Thursday, July 4, 2013

What music is allowed during he three weeks?

Yesterday we examined the matter of listening to or playing music during the three weeks: we showed that music represents an expression of happiness and that there are Halakhic precedents forbidden listening music in times of mourning (seethis). 

Still, when the shulhan 'arukh mentions the customs and restrictions of these three weeks, and particularly the restrictions after the month of Ab begins, it does not indicate anything explicit about listening or playing music.  This is one of the reasons why we will find different contemporary Halakhic opinions redefining the type of music that might be allowed or forbidden during these days. 

Rabbi Eliezer Melamed (Penine Halakha, Zemanim, 141-146) explains that not all music should be banned during these days.

In his opinion the original rabbinic restriction (which theoretically should be applied beyond these three weeks) forbids playing music in remembrance of the destruction of the Bet haMiqdash whenever music is played in an environment of celebration, and/or when music invites to dancing (weddings, Bar Mitzva, etc.), or at a live concert. 

But, he explains, not all music is celebratory music. Classical, inspirational music or background music in a shopping mall is not related to "celebration" or to "happiness".  The same could be said about music lessons or a National Anthem, etc.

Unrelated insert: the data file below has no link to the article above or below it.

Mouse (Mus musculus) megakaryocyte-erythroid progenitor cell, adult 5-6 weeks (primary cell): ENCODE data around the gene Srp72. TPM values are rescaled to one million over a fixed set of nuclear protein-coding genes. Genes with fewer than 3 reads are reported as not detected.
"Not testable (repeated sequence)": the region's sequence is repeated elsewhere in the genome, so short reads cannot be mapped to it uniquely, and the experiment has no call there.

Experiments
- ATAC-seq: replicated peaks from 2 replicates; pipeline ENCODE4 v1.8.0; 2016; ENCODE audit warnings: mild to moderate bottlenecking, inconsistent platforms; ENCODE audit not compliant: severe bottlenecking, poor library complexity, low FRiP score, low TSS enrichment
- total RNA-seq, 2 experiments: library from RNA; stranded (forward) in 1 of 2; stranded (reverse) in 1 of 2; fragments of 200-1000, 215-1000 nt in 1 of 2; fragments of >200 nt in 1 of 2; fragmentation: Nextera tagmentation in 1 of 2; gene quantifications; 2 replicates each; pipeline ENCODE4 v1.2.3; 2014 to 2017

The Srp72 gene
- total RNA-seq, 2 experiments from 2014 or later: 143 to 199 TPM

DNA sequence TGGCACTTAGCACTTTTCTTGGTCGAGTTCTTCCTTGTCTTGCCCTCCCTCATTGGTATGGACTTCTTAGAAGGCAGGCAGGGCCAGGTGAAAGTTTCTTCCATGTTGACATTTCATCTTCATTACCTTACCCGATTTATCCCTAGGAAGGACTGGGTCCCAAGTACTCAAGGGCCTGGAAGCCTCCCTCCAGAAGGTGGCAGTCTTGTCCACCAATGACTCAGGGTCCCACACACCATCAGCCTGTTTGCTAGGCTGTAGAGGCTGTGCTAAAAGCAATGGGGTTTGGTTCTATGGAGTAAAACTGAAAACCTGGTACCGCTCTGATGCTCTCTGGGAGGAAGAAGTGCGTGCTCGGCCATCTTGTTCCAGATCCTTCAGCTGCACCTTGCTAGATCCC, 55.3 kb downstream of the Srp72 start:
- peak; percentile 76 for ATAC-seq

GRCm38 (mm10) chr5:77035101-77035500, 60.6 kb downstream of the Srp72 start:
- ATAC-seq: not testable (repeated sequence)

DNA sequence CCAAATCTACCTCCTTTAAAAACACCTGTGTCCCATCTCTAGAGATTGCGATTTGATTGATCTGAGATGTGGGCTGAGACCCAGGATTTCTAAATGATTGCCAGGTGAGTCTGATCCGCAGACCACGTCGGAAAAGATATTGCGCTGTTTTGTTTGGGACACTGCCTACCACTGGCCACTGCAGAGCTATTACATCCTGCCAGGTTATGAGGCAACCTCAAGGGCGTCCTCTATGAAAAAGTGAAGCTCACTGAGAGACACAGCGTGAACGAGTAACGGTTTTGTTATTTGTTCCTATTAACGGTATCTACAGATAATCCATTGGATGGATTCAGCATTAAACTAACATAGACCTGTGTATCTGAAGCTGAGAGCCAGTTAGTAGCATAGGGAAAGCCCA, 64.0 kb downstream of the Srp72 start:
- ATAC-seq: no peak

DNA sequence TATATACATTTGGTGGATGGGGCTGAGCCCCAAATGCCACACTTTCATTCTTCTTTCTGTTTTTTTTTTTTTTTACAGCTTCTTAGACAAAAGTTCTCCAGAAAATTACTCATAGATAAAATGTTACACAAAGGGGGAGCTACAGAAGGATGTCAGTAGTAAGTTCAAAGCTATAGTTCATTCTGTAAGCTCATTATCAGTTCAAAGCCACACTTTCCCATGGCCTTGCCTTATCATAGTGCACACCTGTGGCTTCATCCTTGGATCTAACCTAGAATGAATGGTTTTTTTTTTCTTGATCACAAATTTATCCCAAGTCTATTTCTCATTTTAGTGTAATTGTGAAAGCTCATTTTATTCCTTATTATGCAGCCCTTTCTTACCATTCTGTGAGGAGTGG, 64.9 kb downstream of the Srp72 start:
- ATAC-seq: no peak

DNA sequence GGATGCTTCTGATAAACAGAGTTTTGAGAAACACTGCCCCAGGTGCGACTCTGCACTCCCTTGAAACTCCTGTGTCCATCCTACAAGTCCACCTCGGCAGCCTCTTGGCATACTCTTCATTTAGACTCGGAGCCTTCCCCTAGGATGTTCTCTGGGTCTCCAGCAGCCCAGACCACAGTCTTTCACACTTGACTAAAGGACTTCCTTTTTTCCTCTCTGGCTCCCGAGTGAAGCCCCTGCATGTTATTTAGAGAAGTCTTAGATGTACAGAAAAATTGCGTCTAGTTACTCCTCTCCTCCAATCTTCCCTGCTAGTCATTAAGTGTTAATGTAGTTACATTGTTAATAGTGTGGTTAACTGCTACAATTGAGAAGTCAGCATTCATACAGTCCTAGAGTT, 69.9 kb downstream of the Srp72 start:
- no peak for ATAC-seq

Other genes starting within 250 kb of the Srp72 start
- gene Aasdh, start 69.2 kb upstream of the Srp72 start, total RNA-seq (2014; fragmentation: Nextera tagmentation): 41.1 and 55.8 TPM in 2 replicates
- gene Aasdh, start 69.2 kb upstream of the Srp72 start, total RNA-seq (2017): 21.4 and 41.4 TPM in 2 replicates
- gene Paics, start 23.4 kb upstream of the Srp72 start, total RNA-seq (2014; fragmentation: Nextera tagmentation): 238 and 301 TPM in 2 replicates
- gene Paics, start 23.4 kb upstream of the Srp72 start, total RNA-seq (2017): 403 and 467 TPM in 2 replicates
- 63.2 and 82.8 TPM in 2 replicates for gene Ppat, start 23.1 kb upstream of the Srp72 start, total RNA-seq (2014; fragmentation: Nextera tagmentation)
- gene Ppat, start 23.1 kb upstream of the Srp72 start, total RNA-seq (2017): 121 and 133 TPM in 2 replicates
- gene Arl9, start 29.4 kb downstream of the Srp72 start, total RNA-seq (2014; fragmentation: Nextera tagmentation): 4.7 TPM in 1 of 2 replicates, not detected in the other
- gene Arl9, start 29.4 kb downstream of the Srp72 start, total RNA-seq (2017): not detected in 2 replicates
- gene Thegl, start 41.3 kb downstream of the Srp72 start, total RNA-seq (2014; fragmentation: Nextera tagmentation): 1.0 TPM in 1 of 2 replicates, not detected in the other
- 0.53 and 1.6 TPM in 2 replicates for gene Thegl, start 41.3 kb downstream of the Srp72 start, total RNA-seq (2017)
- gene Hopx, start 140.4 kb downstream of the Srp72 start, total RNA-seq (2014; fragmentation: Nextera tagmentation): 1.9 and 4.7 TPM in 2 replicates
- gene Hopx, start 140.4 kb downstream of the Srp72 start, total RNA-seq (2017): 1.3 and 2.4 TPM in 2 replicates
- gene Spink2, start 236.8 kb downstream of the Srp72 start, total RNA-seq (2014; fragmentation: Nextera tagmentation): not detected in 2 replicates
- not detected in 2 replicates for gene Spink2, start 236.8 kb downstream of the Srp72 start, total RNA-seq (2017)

Besides non-celebratory music there is also melancholic music. The Talmud relates that in ancient Israel sad or melancholic music was played in funerals with a type of flute which brought peoples' minds into a mood of grief (Shabbat 151a).

Based on the distinction of the three types of music Rabbi Melamed says: 

 One should avoid listening to celebratory music during the three weeks.  Until the beginning of the month of Ab, one could listen to inspirational or non-celebratory music, and then, from that day until the 9th of Ab, only melancholic Jewish music should be allowed. 

This is, by the way, the criteria that the Israeli religious radio station Arutz Sheva follows during these days.   

Tomorrow, B'H, we will review the opinion of Rabbi Obadya Yosef on this subject. 

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